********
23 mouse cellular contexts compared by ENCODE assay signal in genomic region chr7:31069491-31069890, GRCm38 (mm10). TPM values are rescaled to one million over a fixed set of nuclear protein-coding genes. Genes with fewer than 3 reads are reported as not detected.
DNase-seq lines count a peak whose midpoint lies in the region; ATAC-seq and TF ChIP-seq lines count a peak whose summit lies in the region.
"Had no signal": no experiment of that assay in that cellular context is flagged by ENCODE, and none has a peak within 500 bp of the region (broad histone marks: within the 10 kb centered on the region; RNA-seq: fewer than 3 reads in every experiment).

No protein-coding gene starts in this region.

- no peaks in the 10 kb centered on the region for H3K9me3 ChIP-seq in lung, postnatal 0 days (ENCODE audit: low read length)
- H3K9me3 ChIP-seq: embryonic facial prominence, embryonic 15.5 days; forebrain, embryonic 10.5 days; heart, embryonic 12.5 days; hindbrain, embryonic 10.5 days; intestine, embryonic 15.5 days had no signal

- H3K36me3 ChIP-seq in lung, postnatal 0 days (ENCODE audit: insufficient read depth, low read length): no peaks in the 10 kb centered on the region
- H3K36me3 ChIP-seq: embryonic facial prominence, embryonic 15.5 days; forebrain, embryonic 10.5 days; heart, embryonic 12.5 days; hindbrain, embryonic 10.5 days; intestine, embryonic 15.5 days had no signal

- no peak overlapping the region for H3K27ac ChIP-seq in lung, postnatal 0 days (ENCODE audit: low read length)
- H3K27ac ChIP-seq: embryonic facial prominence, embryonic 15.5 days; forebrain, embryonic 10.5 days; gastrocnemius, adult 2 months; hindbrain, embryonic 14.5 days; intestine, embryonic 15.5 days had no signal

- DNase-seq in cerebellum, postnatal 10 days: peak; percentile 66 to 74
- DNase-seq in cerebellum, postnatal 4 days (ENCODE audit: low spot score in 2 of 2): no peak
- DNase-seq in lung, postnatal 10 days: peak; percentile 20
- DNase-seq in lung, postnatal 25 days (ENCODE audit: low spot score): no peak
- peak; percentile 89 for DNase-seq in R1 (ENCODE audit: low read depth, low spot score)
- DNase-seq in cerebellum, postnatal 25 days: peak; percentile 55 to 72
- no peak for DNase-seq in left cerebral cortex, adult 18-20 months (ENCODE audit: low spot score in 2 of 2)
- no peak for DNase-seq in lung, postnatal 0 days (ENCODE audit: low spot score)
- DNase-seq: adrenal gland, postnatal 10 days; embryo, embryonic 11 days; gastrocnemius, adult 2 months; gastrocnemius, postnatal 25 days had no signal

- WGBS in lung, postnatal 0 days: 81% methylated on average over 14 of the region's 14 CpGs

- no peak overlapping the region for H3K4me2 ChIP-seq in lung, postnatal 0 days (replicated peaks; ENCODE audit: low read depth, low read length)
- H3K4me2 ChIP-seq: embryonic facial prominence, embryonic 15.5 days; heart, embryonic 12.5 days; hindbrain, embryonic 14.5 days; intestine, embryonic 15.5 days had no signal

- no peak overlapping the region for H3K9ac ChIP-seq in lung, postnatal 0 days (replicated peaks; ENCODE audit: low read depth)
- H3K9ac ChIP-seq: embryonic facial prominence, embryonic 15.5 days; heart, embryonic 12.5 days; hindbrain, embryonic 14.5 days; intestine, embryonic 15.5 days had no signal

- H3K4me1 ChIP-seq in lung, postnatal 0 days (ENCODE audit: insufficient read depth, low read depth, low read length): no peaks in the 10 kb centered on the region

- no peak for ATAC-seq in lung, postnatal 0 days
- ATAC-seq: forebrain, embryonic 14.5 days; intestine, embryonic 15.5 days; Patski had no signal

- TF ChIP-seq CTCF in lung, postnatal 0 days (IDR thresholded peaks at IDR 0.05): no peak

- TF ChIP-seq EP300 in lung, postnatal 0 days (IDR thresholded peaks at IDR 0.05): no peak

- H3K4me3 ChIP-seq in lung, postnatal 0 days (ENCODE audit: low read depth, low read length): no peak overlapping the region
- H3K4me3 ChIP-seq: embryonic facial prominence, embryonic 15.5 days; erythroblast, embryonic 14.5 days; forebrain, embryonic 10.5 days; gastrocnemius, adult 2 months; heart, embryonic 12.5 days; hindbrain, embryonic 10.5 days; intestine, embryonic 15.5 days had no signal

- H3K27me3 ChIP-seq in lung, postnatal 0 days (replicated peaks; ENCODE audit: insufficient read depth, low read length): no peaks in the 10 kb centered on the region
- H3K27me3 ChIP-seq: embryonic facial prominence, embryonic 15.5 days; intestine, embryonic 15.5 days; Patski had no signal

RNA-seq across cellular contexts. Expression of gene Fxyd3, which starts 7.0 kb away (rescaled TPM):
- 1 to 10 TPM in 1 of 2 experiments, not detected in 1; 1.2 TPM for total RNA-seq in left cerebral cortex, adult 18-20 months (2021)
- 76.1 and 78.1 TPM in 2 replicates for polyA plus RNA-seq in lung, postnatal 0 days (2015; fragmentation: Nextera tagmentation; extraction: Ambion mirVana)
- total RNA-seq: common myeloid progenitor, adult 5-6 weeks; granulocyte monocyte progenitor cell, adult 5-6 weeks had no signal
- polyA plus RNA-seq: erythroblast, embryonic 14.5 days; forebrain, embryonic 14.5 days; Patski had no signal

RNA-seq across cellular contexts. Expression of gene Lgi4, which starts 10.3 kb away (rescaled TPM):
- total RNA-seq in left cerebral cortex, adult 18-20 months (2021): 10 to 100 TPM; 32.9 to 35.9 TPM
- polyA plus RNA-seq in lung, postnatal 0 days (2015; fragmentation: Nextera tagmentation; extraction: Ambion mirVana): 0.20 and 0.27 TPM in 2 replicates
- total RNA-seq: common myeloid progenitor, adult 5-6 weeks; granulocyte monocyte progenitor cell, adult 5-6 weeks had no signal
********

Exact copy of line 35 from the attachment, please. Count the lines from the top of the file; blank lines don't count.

- 1 to 10 TPM in 1 of 2 experiments, not detected in 1; 1.2 TPM for total RNA-seq in left cerebral cortex, adult 18-20 months (2021)